South Africans should not wait until corrupt leaders have been found guilty in a criminal court, they should be removed from power because they are unethical, says the country’s former public protector, Thuli Madonsela.
“We have to remove them when they are unethical, because that’s what the constitution says. When it comes to the rule of law, we have to make sure that we adapt our law to the challenges of the times so that people don’t get away on technicalities.”
Madonsela was a panellist during the 2020 University of the Free State (UFS) Thought-Leader Webinar Series which focused on corruption, governance and ethics in South Africa.
The panel included Moeletsi Mbeki, deputy chairman of the South African Institute of International Affairs; Professor Philippe Burger, UFS Pro-Vice-Chancellor: Poverty, Inequality and Economic Development; and Professor Bonang Mohale, Chairman: Bidvest Group and Chancellor of the UFS. The discussion was moderated by veteran journalist Max du Preez.
“If we want South Africa to do better using the opportunities presented by Covid-19, we will have to do better on three fronts: social justice, ethical governance and rule of law.”
Redistribution of poverty
Mohale said the bigger issue that South Africans are confronted with today is that we have been warned about this by other African compatriots in that South Africa needed a viable opposition to keep the ruling party in check.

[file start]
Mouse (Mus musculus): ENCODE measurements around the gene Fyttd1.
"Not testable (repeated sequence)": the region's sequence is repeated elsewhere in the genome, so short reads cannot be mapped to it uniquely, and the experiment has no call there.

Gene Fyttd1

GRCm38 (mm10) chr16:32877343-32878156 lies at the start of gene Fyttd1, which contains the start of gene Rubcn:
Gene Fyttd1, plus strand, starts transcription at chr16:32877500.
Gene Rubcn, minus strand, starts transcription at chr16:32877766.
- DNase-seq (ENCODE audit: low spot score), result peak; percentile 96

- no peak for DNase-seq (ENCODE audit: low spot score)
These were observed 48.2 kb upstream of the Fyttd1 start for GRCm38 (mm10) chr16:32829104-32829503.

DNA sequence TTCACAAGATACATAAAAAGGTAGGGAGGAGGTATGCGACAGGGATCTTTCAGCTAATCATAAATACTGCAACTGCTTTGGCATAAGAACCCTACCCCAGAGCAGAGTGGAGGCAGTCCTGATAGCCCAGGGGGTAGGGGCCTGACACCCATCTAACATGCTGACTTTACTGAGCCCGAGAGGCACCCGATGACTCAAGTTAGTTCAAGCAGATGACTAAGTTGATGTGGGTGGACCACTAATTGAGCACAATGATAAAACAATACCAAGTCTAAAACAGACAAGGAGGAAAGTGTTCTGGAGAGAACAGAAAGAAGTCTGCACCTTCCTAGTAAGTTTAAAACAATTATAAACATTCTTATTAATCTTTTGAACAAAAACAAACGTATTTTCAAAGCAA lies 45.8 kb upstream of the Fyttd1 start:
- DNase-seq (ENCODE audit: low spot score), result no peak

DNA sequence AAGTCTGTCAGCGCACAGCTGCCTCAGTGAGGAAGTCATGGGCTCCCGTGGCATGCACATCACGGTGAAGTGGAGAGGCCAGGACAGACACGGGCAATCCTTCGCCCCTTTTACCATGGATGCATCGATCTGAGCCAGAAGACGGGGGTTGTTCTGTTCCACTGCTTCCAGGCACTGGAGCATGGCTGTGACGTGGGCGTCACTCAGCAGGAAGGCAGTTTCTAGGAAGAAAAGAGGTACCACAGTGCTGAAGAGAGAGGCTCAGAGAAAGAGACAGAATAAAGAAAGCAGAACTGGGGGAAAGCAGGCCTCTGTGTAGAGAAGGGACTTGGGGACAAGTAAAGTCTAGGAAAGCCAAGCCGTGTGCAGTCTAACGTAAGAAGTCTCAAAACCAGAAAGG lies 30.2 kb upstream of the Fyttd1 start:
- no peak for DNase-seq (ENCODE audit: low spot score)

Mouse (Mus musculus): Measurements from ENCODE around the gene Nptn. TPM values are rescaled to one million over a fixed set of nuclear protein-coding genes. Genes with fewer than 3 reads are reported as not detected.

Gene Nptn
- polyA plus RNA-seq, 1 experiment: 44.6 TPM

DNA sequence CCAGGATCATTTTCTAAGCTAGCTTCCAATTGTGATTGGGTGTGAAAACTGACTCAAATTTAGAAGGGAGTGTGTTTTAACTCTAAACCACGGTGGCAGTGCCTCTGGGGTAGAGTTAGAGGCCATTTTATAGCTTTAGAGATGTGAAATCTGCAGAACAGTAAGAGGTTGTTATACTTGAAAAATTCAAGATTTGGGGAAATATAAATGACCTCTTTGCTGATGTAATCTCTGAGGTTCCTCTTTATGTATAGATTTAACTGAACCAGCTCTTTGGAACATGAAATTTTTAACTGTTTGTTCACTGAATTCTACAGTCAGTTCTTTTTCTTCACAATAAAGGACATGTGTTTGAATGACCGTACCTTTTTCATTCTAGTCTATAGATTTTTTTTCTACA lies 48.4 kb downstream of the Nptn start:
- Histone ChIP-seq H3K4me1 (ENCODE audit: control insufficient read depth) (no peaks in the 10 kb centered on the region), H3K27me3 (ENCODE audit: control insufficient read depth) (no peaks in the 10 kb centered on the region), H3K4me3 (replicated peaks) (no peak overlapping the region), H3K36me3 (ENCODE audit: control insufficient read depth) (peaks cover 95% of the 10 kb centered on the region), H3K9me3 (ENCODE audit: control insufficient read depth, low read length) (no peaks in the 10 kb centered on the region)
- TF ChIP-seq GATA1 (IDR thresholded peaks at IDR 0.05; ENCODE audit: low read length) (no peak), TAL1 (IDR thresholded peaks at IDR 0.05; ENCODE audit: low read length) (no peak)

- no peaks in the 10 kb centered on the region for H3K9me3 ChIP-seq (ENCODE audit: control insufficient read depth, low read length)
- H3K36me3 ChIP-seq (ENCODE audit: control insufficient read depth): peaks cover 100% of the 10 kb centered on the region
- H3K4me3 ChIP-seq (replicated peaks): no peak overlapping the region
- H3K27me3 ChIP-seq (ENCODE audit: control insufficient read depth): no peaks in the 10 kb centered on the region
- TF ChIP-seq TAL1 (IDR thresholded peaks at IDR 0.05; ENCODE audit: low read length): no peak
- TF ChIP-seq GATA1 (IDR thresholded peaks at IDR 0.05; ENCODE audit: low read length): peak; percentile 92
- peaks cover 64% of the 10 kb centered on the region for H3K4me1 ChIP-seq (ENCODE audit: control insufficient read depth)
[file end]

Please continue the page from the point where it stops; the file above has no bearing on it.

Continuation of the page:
He believes South Africans made a mistake in assuming that because our leaders spent years on Robben Island, they were incorruptible and will make good leaders.
’’We also thought that we could extrapolate their skills into running a modern, rapidly growing, globalising economy. What is being revealed in the Zondo Commission shows not only a high level of incompetence, industrial scale looting, but that we have actually replaced the good guys with the bad guys.”
Mohale said South Africans will only start believing that the ANC government is serious when the “State Capture miscreants are sent to jail” and when the country embarks on a much-needed systemic, deep structural reform.
If we don’t grow the economy, he said, “we will talk about redistribution of poverty and not redistribution of wealth.”
Specific growth plan needed
Burger pointed out that urban growth is set to increase by 2035, which will lead to a need for investment in the growth and development of urban areas.
“The question is who will finance it – government cannot finance it due to the huge wage bill which it needs to cut. If government cannot finance it, then there will be the need for private investment – for this to occur, the growth plan needs to be specific.”
He said there’s also the increasing need for investment; particularly from the private sector.
“The growth plan must include details of how stumbling blocks facing the country will be removed, and more details are needed on who will do what, by when, and at what cost.”
Mbeki said Covid-19 reduced the resources that are already scarce.
“That is where the crisis comes in. Covid-19 reduces the resources and it creates a crisis within the coalition, because now all of a sudden they have fewer resources; they didn’t have time to adjust, how they are going to distribute this resources among themselves, let alone among the broader society.”
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